Presidio donates $5,000 to Marfa Public Radio to boost signal to border community

PRESIDIO, MARFA – The Presidio Municipal Development District (PMDD) has made a $5,000 donation to Marfa Public Radio (MPR) to boost its signal to the south Presidio County border community.

“It really will be ‘from the border to the basin,’” said MPR board of directors’ president Al Davis, in accepting the gift from Presidio economic development director Brad Newton. The phrase was coined when MPR began broadcasting to the Permian Basin in 2012.

Newton said public radio would improve the quality of life for border residents, with the station’s English- and Spanish-language programming, emergency, weather, and river advisories and its appeal to the growing number of travelers to the border.

The vote by PMDD directors was unanimous to make the donation, Newton added.

“It’s exciting and overdue for the station’s broadcast to reach Presidio, said station general manager Elise Pepple. “We needed some time to figure out how to make it happen and it is a testament to the value of teamwork that it will now become a reality.

“Residents in both Presidio and Marfa were instrumental in making this possible,” Pepple said. “Thank you, Mayor Ferguson, Joe Portillo, Brad Newton, Ian Lewis, Neil Chavigny, Michael Camacho, and Ginger Griffice. I can’t think of a better place for the transmitter than the water tower with the beautiful mural of an abuela.

“Les damos las mas sinceras gracias a la gente de Presidio por unirse a la estacion de Marfa Public Radio. Pueden comunicarse con nosotros a 432-729-4578.”

The call letters are KOJP and the frequency is FM 95.3.

The signal could be on the air later this year, Davis said, adding that there’s another $15,000 to raise for the needed equipment, and that funding development is under way.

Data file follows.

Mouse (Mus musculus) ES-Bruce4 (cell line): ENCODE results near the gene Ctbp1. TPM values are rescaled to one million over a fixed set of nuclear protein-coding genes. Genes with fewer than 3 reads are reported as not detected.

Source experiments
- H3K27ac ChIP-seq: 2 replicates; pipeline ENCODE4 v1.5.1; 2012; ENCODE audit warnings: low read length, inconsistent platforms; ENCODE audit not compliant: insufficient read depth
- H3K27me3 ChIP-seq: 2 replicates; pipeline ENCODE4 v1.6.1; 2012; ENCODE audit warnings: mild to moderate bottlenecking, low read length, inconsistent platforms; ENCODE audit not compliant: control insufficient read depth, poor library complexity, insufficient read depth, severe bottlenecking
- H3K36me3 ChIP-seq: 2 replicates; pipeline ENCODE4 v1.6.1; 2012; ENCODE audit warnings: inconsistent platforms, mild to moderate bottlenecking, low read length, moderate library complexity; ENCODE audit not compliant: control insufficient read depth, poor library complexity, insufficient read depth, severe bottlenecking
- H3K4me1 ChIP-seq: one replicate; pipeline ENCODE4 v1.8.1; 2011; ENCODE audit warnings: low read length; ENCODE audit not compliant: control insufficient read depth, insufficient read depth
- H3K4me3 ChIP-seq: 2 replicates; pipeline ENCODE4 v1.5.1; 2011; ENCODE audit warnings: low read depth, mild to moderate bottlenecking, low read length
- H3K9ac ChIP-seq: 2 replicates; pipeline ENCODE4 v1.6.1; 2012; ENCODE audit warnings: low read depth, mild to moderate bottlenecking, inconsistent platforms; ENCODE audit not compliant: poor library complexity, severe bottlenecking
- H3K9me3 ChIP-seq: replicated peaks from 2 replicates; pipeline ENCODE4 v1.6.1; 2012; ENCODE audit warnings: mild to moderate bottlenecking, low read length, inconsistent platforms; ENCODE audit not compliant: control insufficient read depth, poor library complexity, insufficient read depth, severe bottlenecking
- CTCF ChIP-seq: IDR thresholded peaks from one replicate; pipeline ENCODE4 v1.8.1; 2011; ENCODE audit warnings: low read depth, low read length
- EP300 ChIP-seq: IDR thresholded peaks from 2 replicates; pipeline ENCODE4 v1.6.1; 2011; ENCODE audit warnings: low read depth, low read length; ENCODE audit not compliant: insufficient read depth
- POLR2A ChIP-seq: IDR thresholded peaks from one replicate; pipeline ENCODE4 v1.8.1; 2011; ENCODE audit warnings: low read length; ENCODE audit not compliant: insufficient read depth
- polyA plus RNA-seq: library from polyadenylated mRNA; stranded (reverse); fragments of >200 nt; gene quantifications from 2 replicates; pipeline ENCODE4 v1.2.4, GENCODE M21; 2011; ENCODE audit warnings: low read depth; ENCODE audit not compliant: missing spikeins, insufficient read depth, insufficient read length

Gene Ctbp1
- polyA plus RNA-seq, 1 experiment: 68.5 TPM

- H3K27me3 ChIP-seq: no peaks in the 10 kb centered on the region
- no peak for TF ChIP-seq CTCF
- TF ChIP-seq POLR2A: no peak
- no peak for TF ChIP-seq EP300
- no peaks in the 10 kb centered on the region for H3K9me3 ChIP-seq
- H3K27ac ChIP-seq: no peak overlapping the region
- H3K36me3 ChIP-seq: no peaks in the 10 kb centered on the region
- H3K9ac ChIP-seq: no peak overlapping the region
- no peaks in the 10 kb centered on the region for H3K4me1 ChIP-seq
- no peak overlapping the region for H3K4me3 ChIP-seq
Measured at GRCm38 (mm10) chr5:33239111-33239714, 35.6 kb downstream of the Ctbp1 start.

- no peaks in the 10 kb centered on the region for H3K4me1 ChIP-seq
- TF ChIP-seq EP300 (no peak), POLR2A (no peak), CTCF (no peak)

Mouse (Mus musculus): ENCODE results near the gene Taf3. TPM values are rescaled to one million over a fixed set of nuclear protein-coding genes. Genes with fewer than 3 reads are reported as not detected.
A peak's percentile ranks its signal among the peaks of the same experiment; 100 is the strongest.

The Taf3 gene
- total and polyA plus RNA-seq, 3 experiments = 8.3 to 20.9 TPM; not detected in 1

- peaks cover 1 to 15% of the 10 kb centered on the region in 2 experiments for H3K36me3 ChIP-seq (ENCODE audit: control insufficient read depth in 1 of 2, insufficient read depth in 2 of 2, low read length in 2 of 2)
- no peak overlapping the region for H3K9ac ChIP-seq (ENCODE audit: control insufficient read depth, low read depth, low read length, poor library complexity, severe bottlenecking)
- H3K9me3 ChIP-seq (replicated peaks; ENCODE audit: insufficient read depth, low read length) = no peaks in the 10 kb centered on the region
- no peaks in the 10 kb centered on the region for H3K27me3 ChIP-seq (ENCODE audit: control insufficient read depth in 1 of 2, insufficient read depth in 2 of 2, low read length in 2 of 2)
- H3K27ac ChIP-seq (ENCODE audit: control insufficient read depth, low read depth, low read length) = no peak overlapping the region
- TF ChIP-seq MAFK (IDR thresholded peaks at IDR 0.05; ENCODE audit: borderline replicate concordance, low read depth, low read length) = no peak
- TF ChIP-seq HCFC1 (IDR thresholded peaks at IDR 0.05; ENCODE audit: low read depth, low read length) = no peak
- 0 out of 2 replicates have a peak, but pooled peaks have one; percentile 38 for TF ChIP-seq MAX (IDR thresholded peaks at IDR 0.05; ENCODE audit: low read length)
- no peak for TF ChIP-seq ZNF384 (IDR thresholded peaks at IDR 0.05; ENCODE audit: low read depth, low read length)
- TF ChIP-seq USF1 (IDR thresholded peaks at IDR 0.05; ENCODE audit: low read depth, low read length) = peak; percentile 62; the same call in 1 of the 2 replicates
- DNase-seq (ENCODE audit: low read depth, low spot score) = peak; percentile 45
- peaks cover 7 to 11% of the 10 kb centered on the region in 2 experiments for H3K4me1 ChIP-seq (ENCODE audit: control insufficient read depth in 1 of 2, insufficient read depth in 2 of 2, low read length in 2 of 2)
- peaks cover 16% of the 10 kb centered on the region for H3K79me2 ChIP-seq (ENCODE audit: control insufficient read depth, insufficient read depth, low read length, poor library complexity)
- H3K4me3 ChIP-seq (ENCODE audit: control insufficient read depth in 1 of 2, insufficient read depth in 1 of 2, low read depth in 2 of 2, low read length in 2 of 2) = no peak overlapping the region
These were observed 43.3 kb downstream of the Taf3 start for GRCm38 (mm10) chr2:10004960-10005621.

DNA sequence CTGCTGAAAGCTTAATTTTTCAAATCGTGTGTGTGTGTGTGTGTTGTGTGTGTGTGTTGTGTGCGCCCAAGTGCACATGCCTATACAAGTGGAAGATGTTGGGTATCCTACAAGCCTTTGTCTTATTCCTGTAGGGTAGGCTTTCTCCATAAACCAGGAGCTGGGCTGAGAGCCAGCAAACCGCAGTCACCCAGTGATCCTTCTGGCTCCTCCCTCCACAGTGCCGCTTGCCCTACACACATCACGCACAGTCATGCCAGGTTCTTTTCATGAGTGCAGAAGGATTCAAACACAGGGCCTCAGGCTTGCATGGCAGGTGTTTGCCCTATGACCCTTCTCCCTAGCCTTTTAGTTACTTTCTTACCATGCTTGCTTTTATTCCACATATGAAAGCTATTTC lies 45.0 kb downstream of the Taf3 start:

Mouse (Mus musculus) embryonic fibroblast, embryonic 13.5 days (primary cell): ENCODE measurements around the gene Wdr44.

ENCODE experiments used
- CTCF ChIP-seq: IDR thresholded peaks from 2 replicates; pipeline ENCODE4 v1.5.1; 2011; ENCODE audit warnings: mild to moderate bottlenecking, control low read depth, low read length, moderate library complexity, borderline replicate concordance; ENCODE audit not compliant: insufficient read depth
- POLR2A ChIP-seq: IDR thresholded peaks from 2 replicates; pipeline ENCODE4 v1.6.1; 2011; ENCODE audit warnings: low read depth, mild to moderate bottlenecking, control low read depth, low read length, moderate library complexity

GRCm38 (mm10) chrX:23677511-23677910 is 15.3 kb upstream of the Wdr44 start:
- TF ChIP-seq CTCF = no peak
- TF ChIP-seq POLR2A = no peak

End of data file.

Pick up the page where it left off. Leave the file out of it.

The Presidio City Council last year approved the station’s request to site a transmitter atop the city’s water tower at no cost in a 30-year lease. The station has to pay for its utilities.

Newton said the station also has use of a small building at the tower’s base to house other equipment.

The antenna will top the tower on the hill on the city’s north side where the artist El Mac painted the image of an abuela looking down on the Rio Grande valley.

The transmitter will allow the signal to skip over the Shafter Mountains as FM radio signals are line of sight, and the station’s main transmitter atop Brown Mountain in the Davis Mountains were blocked reaching the border.

Davis said both Presidio and its sister city of Ojinaga, Chihuahua, Mexico now will be in broadcast range.

Ojinaga has five FM radio stations and two AM stations, all broadcasting in Spanish.

MPR has booster stations in Alpine, Marathon, and the Permian Basin, with studios in Marfa where the radio signal and local programming originate.

Davis acknowledged Neil Chavigny of Marfa for his help in acquiring the broadcast license and establishing a transmitter location.

“Presidio is proud to be a supporter,” Newton said. “We thank you for coming to our community.”